Interstate 95 inspires more than just four-letter words, it turns out.
Twenty five years ago, poet A.R. Ammons and his wife were driving home from a visit with family in South Miami. Somewhere north of Dade County -- on I-95 -- Ammons looked out his window and there it was: one of South Florida’s infamous mountains of trash.
Garbage: A Poem was born. garbage has to be the poem of our time because garbage is spiritual, believable enough to get our attention, getting in the way, piling up, stinking, turning brooks brownish and creamy white: what else deflects us from the errors of our illusionary ways... (beginning of section two of Garbage: A Poem)
garbage has to be the poem of our time because
garbage is spiritual, believable enough
to get our attention, getting in the way, piling
up, stinking, turning brooks brownish and
creamy white: what else deflects us from the
errors of our illusionary ways...
(beginning of section two of Garbage: A Poem)
Garbage is a 121-page-long poem that won Ammons some of the top prizes in poetry, including the 1993 National Book Award.
While Ammons himself wasn’t from South Florida, the origin story for Garbage does illustrate something interesting about the life poetic in South Florida.
“One of the things you do as a poet is you write about the landscape around you,” says poet P. Scott Cunningham, who runs the O, Miami poetry festival happening all this month. “But I think the dilemma you have as a poet in contemporary Miami is that a lot of the landscape that you’re exposed to everyday is from your car.”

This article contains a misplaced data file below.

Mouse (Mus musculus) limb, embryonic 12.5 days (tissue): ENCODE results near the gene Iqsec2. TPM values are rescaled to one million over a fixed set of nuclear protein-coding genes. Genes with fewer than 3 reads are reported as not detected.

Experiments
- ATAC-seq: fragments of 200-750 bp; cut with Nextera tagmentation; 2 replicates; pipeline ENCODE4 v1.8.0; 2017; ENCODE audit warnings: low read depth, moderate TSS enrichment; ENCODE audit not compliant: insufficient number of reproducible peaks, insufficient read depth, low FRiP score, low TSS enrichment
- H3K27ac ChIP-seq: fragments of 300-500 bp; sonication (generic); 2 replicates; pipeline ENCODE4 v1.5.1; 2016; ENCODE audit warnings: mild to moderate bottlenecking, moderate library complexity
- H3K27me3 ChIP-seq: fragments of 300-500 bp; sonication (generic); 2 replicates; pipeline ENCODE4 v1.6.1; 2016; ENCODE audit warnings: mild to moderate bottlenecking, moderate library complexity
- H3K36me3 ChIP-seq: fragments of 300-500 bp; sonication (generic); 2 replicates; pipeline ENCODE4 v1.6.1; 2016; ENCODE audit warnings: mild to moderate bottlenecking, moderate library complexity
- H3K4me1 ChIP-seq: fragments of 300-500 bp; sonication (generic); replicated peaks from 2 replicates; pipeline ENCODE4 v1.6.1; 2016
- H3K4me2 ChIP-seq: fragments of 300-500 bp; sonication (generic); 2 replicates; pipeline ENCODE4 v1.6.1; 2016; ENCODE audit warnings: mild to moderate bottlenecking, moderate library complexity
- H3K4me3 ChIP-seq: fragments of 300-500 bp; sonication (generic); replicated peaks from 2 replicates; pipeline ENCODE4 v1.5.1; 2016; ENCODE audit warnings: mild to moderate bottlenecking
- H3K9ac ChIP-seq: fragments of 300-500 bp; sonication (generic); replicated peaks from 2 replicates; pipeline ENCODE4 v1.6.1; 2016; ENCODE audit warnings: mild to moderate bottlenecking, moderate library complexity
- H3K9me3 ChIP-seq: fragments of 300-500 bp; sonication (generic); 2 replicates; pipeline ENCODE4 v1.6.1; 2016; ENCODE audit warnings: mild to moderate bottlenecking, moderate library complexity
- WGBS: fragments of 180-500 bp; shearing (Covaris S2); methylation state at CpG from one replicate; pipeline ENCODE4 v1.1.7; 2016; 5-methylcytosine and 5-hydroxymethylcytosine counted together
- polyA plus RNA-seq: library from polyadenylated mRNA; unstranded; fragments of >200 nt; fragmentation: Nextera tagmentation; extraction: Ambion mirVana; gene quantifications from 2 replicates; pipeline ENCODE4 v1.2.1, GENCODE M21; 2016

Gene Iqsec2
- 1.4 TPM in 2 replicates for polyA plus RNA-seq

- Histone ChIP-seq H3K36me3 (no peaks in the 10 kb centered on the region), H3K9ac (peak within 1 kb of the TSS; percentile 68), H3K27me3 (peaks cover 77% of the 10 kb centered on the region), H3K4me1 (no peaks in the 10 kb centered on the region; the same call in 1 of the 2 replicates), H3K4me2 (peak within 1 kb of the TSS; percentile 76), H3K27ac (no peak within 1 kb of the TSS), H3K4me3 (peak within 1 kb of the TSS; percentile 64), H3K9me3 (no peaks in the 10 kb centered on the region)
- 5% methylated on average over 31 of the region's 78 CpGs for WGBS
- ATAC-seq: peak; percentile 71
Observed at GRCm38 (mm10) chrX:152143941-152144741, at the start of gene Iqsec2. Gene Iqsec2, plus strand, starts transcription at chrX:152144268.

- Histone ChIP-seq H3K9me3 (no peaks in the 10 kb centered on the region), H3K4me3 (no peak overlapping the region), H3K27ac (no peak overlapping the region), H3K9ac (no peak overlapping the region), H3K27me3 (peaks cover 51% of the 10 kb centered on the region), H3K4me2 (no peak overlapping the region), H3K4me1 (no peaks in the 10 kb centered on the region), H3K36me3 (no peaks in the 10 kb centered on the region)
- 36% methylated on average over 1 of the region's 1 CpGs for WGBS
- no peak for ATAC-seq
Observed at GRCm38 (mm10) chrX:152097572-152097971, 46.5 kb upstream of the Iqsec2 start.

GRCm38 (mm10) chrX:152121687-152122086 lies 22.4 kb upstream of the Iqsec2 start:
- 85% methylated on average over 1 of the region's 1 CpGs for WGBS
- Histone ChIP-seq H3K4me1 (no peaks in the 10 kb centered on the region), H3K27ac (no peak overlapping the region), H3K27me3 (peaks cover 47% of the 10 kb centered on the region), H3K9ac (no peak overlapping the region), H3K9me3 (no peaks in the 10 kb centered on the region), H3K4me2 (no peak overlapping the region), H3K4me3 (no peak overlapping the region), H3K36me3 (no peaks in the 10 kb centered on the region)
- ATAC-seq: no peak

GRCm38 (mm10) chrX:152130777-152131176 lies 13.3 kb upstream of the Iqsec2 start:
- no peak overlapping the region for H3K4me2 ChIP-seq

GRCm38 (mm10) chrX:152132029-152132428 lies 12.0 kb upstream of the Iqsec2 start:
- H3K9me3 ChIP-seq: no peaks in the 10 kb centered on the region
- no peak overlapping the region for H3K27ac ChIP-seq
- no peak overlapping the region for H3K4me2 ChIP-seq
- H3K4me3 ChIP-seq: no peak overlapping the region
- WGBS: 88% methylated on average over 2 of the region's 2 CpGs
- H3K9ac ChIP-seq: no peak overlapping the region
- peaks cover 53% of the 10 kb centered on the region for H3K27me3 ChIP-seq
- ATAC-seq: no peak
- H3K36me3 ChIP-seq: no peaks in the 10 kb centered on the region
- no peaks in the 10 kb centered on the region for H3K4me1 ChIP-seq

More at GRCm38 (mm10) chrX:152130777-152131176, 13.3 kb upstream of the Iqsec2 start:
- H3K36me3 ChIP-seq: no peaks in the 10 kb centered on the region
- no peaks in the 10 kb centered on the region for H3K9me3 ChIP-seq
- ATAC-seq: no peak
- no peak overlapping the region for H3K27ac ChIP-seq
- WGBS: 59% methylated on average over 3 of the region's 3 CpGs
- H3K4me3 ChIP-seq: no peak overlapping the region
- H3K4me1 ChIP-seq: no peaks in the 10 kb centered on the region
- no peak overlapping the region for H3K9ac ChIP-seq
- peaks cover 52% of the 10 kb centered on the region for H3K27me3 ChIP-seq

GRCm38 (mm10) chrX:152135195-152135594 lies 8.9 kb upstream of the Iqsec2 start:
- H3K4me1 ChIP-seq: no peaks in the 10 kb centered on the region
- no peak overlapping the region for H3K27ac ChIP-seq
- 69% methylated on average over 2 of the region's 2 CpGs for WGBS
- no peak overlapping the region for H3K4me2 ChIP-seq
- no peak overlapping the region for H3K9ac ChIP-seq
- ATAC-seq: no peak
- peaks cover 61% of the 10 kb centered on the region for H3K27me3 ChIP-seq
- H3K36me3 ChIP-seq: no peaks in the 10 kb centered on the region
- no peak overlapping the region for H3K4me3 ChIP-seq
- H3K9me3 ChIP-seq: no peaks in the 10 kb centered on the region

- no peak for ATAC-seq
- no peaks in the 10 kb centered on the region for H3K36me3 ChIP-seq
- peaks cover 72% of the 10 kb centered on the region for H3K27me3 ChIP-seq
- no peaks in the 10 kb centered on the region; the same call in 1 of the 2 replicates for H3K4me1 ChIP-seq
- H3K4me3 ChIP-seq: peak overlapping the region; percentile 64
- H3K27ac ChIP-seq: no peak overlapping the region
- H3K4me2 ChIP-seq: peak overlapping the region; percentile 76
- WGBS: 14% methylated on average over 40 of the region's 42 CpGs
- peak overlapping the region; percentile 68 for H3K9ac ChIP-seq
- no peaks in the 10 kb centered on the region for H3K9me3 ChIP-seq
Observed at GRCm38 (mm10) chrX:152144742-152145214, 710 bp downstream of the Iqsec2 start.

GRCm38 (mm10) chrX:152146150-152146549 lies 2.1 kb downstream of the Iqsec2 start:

Along with O, Miami, WLRN is asking for your poems about places that mean something to you in our This Is Where poetry contest. The poems must contain the phrase “this is where.”
And they certainly do not have to be about I-95 -- after all, that is where most of us lose our minds -- unless you’re Victoria Warren Jackson, a teacher and writer who lives in Miami Gardens, works in Coral Gables and is stuck in rush-hour 95 traffic both to and from work.
“I don’t feel stressed, I don’t get upset,” Jackson says. “It’s just a really good, relaxing moment.”
When it was pointed out to Jackson that she was likely the only person on the planet to utter such words about I-95 she laughed.
“I guess I’m just making the connection between the feelings that I had as a five-year-old that I-95 leads to a good place.”
When Jackson was five, her family moved from a small town in Georgia to Carol City, seeking more opportunities.
Jackson still remembers seeing an I-95 marker right before their highway exit. That was her “Welcome to Miami” sign, she says.
For WLRN’s “This Is Where” poetry contest, Jackson submitted the following:
by Victoria Warren Jackson
This is where it all started,
Dark night, long road, stars in the sky,
The eyes of a five-year-old girl filled with tears,
Bright morning, sparkling eyes, 5-year old girl happy once again,
Traveling in Florida, starting a new life,
Searching for hope at the end of a trip,
Traveling down I-95,
This is where it all started.
A brand new city for a family,
Dreams anxiously awaiting release,
Riding down I-95, This is where it all started.
Welcome to Miami,
On a street leading to a golden future.